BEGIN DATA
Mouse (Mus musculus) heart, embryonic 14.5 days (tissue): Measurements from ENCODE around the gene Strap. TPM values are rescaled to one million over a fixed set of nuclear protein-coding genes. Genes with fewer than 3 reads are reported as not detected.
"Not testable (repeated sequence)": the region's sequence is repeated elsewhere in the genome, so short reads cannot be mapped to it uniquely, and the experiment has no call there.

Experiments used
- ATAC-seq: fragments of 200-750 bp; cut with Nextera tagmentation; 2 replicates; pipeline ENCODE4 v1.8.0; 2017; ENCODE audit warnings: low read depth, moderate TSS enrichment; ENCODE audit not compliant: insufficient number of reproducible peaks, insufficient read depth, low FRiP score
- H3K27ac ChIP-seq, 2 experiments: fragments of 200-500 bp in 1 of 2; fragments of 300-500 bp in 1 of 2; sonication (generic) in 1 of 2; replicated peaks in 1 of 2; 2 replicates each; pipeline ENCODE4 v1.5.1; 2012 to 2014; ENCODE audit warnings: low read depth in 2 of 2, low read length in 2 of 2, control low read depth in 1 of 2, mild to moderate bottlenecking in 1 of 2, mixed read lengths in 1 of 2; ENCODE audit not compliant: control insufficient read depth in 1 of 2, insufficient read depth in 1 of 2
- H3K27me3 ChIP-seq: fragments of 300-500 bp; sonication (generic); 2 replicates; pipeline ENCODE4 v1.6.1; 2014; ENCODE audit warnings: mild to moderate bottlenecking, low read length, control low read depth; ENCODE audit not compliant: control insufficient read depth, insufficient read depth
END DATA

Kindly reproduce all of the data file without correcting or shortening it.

Mouse (Mus musculus) heart, embryonic 14.5 days (tissue): Measurements from ENCODE around the gene Strap. TPM values are rescaled to one million over a fixed set of nuclear protein-coding genes. Genes with fewer than 3 reads are reported as not detected.
"Not testable (repeated sequence)": the region's sequence is repeated elsewhere in the genome, so short reads cannot be mapped to it uniquely, and the experiment has no call there.

Experiments used
- ATAC-seq: fragments of 200-750 bp; cut with Nextera tagmentation; 2 replicates; pipeline ENCODE4 v1.8.0; 2017; ENCODE audit warnings: low read depth, moderate TSS enrichment; ENCODE audit not compliant: insufficient number of reproducible peaks, insufficient read depth, low FRiP score
- H3K27ac ChIP-seq, 2 experiments: fragments of 200-500 bp in 1 of 2; fragments of 300-500 bp in 1 of 2; sonication (generic) in 1 of 2; replicated peaks in 1 of 2; 2 replicates each; pipeline ENCODE4 v1.5.1; 2012 to 2014; ENCODE audit warnings: low read depth in 2 of 2, low read length in 2 of 2, control low read depth in 1 of 2, mild to moderate bottlenecking in 1 of 2, mixed read lengths in 1 of 2; ENCODE audit not compliant: control insufficient read depth in 1 of 2, insufficient read depth in 1 of 2
- H3K27me3 ChIP-seq: fragments of 300-500 bp; sonication (generic); 2 replicates; pipeline ENCODE4 v1.6.1; 2014; ENCODE audit warnings: mild to moderate bottlenecking, low read length, control low read depth; ENCODE audit not compliant: control insufficient read depth, insufficient read depth